This is part 2 of the Flare-On 5 CTF writeup series.
4 - binstall
It is time to get serious. Reverse Engineering isn't about toys and games. Sometimes its about malicious software. I recommend you run this next challenge in a VM or someone else's computer you have gained access to, especially if they are a Firefox user.
Similar to the last challenge, binstall.exe is a .NET PE. However this time it has been obfuscated using ConfuserEx.
All original method names and removed and strings are encrypted. Running de4dot gives somewhat a clean assembly.
Strings are still encrypted. For example,
ExpandEnvironmentVariables takes a string as an argument which is decrypted at runtime. De4dot supports string decryption by specifying the method token of the decrypter. However, the author was not able to get it to work likely because the decryptor methods were generic which de4dot doesn't seem to support.
Decryption of strings is not a priority as we can always debug the binary and get the strings at runtime. However, let's do it anyway. ConfuserEx being quite a popular obfuscator there are many public (and private) deobfuscators sparing us from writing our own decrypter. A tool named "ConfuserEx Static String Decryptor" was able to decrypt all the strings and we get a clean assembly as shown below.
With the obfuscation out of the way, let us begin analysis.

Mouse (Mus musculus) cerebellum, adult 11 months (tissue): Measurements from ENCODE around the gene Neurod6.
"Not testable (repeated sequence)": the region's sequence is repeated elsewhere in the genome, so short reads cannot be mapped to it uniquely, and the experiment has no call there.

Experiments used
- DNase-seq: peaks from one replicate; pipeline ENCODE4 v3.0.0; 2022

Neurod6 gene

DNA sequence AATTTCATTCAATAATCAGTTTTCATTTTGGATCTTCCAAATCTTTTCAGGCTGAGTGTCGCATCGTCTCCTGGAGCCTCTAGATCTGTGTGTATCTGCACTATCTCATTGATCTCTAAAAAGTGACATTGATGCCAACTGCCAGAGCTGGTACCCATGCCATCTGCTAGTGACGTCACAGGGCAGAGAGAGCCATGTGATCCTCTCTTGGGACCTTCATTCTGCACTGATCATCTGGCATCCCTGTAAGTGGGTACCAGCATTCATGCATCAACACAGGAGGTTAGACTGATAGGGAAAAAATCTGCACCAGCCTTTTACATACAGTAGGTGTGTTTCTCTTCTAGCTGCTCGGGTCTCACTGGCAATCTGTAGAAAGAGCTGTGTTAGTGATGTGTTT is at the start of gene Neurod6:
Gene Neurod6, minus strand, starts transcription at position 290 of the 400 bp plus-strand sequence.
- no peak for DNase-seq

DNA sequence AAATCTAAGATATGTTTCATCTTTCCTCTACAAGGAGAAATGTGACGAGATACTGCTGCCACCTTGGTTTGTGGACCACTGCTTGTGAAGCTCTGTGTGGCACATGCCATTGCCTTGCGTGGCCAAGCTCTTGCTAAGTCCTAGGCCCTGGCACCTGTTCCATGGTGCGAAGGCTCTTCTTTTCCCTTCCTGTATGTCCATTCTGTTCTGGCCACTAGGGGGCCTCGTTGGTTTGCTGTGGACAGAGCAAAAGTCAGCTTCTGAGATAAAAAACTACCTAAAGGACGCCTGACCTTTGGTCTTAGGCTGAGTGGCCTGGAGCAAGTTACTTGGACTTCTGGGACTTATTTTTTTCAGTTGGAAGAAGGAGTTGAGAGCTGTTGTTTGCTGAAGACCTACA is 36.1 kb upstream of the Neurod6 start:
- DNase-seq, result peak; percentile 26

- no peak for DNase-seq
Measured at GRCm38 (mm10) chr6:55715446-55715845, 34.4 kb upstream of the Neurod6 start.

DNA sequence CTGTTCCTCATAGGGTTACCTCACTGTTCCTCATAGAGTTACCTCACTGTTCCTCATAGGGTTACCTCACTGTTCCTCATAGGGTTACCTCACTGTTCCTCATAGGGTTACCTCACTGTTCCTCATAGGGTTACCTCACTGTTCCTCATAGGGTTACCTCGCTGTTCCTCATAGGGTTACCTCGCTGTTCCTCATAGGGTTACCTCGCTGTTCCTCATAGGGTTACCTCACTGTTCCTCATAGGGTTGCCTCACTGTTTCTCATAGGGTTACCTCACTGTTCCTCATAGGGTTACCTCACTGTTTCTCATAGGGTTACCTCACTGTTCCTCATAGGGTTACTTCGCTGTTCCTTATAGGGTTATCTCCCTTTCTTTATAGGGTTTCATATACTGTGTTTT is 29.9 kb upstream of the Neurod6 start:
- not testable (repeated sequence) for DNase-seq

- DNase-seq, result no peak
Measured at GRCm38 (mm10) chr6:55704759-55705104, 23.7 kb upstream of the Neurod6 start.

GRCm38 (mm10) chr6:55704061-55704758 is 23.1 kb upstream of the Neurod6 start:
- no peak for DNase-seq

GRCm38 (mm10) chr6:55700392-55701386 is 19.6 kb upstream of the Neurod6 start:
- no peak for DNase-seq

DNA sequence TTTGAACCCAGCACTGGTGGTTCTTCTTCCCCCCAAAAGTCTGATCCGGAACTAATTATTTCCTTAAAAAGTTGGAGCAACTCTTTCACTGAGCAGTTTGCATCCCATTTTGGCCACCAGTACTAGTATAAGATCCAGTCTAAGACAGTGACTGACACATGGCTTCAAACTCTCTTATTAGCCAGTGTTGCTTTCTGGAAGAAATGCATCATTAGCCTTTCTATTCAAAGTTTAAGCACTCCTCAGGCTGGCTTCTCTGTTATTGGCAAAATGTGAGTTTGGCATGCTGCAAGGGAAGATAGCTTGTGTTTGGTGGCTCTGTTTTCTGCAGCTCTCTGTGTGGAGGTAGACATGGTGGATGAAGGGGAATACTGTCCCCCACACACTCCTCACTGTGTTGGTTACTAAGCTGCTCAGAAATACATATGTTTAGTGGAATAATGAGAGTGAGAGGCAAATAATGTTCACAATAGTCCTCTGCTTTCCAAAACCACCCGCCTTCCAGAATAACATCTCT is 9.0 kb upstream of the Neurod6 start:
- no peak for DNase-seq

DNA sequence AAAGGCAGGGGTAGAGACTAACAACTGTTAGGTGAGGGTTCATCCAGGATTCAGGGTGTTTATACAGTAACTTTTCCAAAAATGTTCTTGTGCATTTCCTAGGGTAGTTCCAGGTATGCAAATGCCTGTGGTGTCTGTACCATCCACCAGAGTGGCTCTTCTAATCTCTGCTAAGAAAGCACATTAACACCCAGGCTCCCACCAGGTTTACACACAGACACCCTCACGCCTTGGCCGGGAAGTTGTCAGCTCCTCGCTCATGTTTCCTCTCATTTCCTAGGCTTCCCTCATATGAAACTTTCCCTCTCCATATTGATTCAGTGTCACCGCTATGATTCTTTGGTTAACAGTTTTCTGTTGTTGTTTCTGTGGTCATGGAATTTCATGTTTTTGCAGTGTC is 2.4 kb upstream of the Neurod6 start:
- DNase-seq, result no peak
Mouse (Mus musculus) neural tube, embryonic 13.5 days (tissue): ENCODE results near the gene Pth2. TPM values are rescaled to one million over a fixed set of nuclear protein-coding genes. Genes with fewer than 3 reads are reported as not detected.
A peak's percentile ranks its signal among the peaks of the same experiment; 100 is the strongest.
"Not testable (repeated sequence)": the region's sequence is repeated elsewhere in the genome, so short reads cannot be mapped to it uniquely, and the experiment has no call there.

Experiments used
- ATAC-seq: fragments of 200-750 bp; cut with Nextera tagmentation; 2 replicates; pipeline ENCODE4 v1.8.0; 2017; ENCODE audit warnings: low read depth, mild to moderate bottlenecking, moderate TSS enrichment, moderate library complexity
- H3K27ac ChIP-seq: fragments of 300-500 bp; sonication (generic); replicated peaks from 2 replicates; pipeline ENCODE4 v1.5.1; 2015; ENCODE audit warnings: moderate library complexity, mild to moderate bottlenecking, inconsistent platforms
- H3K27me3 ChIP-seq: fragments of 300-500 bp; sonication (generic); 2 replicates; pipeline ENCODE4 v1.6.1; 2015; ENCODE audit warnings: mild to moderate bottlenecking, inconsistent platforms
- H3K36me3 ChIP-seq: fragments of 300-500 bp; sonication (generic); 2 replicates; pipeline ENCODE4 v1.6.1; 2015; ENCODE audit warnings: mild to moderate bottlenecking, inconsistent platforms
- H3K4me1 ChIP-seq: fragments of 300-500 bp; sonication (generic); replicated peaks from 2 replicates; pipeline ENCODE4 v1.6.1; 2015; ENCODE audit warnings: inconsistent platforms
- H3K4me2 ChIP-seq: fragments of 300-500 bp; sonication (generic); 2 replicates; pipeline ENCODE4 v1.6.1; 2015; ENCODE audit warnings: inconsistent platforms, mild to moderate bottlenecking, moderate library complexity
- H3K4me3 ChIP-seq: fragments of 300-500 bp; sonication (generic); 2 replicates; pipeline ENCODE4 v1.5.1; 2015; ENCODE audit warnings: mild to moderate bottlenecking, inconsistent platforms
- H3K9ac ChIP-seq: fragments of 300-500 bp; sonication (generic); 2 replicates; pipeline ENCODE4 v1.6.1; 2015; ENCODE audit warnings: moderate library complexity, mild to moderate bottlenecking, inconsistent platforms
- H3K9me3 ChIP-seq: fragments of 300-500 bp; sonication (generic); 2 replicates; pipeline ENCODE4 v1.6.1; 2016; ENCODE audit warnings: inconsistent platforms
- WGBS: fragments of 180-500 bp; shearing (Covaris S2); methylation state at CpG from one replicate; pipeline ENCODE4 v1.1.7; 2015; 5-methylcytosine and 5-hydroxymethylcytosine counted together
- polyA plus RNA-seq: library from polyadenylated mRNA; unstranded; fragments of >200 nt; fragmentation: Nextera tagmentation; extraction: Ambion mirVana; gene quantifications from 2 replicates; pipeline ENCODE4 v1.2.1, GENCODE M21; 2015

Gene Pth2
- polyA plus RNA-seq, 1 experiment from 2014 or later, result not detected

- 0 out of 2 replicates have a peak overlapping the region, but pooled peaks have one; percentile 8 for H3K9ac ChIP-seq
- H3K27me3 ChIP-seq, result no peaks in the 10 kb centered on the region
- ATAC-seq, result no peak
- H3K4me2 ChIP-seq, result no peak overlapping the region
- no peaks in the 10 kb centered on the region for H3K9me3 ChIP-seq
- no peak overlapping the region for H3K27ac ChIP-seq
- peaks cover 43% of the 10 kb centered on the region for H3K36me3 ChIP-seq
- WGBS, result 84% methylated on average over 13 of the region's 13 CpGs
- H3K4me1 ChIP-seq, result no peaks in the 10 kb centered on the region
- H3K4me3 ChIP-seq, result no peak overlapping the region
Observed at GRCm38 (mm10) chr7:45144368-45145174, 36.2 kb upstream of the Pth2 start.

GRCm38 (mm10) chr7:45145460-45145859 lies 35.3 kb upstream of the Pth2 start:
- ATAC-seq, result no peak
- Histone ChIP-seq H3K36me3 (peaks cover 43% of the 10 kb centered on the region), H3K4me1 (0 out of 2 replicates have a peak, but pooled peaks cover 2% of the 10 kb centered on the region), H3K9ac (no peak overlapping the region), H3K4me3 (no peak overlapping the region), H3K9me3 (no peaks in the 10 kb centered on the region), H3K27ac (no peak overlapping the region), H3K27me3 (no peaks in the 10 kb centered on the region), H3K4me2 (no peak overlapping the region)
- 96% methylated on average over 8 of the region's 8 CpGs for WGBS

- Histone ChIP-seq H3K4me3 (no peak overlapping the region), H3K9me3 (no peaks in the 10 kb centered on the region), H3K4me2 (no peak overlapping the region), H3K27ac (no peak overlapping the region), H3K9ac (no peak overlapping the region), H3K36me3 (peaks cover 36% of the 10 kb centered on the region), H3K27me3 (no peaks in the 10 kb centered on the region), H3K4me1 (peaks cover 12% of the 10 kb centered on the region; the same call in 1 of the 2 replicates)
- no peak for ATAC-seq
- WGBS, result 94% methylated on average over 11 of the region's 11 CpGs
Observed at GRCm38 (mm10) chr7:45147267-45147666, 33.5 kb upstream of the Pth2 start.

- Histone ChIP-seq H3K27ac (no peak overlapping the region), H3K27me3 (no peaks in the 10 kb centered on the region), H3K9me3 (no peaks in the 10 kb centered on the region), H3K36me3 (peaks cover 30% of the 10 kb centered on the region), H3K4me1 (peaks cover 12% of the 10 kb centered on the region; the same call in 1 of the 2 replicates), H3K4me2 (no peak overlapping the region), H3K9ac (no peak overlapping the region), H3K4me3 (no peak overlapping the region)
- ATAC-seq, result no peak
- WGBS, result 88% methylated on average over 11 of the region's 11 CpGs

Main first calls
smethod_7. Note that this is not the original name of the method. The obfuscator removed original method names during the obfuscation process. Consequently, since de4dot cannot guess the original name it generates a name based on the method signature.
smethod_2 opens the FireFox profiles.ini file and removes all occurrences of the string
Path=Profiles/ from it. Additionally, it also clears the FireFox cached files.
smethod_3 clears off the Chrome browser cache.
smethod_1 are helper methods to delete a directory and a file respectively.
smethod_4 clears the Internet Explorer cache.
Going back to
Main the next call is to
smethod_5 with path constructed from the
%APPDATA% environment variable and ending in
smethod_5 decodes a piece of base64 encoded data and decrypts it by xoring it with
0x33. The decrypted data is written to the file
This method adds
browserassist.dll to the
AppInit_DLLs registry key. The
AppInit_DLLs are a set of Dynamic Linked Libraries (DLL) that are loaded upon startup into the address space of every executable that links with
user32.dll. Essentially, this means everytime a GUI application is run,
browserassist.dll would also be loaded into it. This is a typical modus operandi of malware.
browserassist.dll is easy. We can either copy the base64 text and decrypt ourselves or run the malware in a virtual machine and copy the dropped DLL from the said location.
As its name suggest, browserassist.dll must be intended to be loaded in a Web Browser. However, being registered as an AppInit DLL it will be loaded in all GUI applications. Naturally, the DLL is likely to check whether it is running in the correct process before it begins its operations.